Solaris 8 7/01 What's New Supplement

Chapter 3 What's New for System Administrators

This chapter highlights new system administration features that have been added to the Solaris 8 Update releases.

Note –

For the most current man pages, use the man command. The Solaris 8 Update release man pages include new feature information not found in the Solaris 8 Reference Manual Collection.

Table 3–1 Solaris 8 Features for System Administrators


First Released 

Managing With System Administration Tools 

Solaris Management ConsoleTM (SMC) 2.0 is a GUI-based "umbrella application" that serves as the launching point for a variety of management tools. The SMC comes complete with a default toolbox that contains the following tools:

  • Processes – Suspend, resume, monitor, and control processes.

  • Users – Set up and maintain user accounts, user templates, groups, mailing lists, Administrative Roles, and Rights. Grant or deny rights to users and to administrative roles—to control the specific applications each can work with and which tasks each user can perform.

  • Scheduled Jobs – Schedule, start, and manage jobs.

  • Mounts and Shares – View and manage mounts, shares, and usage information.

  • Disks – Create and view disk partitions.

  • Serial Ports – Configure and manage existing serial ports.

  • Log Viewer – View application and command-line messages and manage log files.

You can also manage diskless clients, but with commands only, not through the GUI. 

You can add or delete tools from the default toolbox or create a new toolbox to manage a different set of tools by using the SMC Toolbox Editor.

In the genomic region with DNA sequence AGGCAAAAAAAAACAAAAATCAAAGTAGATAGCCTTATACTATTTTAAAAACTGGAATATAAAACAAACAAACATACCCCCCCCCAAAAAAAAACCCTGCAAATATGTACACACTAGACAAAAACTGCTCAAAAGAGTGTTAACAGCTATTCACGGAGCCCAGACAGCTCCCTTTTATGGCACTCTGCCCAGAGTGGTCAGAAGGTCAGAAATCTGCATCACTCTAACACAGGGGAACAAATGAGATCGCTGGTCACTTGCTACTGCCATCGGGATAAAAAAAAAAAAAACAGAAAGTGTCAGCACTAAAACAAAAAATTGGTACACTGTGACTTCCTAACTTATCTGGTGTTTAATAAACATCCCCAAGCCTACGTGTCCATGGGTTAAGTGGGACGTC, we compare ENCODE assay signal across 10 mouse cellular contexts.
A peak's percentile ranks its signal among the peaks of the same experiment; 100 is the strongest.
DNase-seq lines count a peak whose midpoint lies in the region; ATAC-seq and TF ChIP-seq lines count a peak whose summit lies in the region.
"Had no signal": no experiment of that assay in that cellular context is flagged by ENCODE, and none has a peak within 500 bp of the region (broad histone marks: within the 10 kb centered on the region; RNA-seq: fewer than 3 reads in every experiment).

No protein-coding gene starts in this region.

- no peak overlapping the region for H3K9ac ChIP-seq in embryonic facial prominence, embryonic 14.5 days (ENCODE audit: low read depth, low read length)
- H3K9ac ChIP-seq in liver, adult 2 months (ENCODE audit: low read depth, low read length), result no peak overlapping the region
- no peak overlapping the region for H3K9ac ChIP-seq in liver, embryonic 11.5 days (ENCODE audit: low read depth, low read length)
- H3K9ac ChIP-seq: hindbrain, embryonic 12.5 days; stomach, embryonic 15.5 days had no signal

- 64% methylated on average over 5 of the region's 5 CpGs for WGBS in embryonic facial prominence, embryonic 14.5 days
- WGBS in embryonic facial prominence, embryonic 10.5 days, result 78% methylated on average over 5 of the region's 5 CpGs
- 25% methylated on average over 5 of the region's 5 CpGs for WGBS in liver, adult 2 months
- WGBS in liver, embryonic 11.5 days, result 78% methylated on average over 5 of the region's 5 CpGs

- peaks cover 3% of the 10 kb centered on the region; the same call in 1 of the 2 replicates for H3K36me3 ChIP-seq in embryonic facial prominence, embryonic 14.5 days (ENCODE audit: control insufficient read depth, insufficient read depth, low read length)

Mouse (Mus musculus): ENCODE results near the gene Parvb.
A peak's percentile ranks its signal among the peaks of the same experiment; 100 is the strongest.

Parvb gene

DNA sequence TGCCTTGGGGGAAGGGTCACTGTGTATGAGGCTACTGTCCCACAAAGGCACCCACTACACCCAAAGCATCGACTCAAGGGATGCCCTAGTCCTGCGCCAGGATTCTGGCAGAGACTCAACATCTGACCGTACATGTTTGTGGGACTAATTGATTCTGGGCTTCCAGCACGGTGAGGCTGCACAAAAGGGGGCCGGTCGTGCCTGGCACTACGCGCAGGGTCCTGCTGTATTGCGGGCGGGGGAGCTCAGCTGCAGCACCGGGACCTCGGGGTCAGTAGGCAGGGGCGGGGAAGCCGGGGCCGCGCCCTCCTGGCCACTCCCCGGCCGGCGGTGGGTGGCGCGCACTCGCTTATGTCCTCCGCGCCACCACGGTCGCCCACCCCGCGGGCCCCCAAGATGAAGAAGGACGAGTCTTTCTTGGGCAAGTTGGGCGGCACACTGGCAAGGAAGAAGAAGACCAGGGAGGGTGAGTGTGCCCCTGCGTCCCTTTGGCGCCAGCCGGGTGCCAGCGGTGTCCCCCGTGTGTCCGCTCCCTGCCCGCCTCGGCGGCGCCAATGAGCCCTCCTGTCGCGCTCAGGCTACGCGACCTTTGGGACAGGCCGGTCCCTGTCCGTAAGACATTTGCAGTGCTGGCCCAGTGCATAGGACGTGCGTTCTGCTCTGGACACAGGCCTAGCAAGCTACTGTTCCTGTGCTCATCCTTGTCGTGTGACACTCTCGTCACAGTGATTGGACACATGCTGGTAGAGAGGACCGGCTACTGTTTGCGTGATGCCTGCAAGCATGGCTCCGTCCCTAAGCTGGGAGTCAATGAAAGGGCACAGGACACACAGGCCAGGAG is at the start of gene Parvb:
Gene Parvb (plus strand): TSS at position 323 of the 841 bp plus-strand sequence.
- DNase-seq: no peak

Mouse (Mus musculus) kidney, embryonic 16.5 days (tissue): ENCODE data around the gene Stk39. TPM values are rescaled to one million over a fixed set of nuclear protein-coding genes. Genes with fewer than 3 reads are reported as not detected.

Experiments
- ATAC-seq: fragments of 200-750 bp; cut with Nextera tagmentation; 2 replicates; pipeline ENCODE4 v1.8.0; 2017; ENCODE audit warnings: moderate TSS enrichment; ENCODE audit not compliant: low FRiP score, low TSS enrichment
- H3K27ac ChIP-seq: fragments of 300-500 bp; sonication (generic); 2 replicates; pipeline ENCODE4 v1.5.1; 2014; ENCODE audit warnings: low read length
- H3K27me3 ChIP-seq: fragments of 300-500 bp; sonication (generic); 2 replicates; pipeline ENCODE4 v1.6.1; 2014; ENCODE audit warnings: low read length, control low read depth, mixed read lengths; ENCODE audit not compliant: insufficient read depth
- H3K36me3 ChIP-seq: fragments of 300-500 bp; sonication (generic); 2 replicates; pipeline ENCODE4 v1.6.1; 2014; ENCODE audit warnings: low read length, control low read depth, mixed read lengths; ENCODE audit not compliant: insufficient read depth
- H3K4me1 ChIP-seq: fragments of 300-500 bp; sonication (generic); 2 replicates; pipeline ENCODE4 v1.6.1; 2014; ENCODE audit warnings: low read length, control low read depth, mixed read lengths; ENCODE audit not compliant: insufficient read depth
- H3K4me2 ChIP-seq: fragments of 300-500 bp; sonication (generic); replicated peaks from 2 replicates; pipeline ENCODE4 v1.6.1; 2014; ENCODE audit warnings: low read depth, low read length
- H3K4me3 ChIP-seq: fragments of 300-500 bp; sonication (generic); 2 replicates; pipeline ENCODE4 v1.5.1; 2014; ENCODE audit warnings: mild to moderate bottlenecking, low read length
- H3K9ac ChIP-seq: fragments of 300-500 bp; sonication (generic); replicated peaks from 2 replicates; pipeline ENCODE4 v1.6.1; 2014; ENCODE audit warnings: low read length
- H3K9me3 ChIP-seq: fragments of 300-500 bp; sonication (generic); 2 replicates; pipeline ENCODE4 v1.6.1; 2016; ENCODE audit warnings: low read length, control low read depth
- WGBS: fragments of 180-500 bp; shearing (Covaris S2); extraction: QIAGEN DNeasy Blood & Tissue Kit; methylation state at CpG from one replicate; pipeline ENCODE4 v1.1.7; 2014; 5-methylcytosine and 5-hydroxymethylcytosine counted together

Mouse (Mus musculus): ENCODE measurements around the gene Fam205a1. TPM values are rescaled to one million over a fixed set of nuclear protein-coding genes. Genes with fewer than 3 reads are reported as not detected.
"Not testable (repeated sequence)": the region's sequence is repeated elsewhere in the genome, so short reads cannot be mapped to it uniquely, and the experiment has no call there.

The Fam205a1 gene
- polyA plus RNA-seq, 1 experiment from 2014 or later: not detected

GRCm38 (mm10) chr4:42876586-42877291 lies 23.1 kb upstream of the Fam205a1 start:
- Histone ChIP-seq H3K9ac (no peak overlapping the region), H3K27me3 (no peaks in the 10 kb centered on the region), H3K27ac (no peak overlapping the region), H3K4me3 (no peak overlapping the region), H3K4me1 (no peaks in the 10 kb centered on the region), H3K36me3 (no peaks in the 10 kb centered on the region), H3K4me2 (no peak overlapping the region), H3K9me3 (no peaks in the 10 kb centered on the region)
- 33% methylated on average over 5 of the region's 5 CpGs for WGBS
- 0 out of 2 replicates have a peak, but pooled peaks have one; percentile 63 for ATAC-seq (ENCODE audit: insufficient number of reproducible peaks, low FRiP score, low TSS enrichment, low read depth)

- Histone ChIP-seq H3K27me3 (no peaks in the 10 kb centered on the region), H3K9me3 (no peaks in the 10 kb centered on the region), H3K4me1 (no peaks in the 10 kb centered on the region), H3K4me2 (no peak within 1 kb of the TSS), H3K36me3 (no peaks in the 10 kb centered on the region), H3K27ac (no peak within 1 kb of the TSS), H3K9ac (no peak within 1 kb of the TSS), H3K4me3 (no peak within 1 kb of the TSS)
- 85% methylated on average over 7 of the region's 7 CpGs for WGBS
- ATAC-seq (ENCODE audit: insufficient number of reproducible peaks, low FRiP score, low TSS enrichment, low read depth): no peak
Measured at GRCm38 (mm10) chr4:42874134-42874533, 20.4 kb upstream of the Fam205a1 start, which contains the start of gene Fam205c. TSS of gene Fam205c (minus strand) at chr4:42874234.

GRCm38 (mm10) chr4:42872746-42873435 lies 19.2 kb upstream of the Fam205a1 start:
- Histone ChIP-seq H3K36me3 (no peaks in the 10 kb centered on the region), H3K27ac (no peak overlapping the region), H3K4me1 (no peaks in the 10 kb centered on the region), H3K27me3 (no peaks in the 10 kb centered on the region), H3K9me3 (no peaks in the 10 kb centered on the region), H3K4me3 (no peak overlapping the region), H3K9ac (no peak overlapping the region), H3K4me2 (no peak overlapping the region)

For more information about using the command-line interface, see “Solaris Management Console Overview” in the Solaris 8 System Administration Supplement. For information on how to start SMC, see “Starting Solaris Management Console” in the Solaris 8 System Administration Supplement. Also, see the help associated with each tool.


Web-Based Enterprise Management (WBEM) includes standards for web-based management of systems, networks, and devices on multiple platforms. This standardization enables system administrators to manage desktops, devices, and networks.  

In the 10/00 Update release, additions include a description of the system properties that the CIM Object Manager uses and descriptions of the new Solaris_Printer and other printing definition classes.

In the 1/01 Update release, additions include:  

  • Updated description of init.wbem command, which now starts the Solaris Management Console (SMC) server as well as the CIM Object Manager

  • Added section that describes how to upgrade the CIM Object Manager repository

  • Updated Security chapter refers the user to Solaris Management Console (SMC) for implementing role-based access control (RBAC)

  • wbemlogviewer application replaced with Solaris Management Console (SMC) Log Viewer for viewing log file information

  • Added description of new Solaris_Network1.0.mof file and Solaris_Users1.0.mof file

In the 4/01 Update release, additions include:  

  • Sun WBEM SDK 2.4 – Prior to this update, Sun WBEM SDK had been delivered as a component of the Solaris Management SDK CD.

    Sun WBEM SDK 2.4 implements the CIM Event model.

    The documentation for the Sun WBEM SDK includes man pages, context-sensitive online help for CIM Workshop, Javadoc reference pages for the WBEM application programming interfaces, and an AnswerBookTM version of the Sun WBEM SDK Developer's Guide.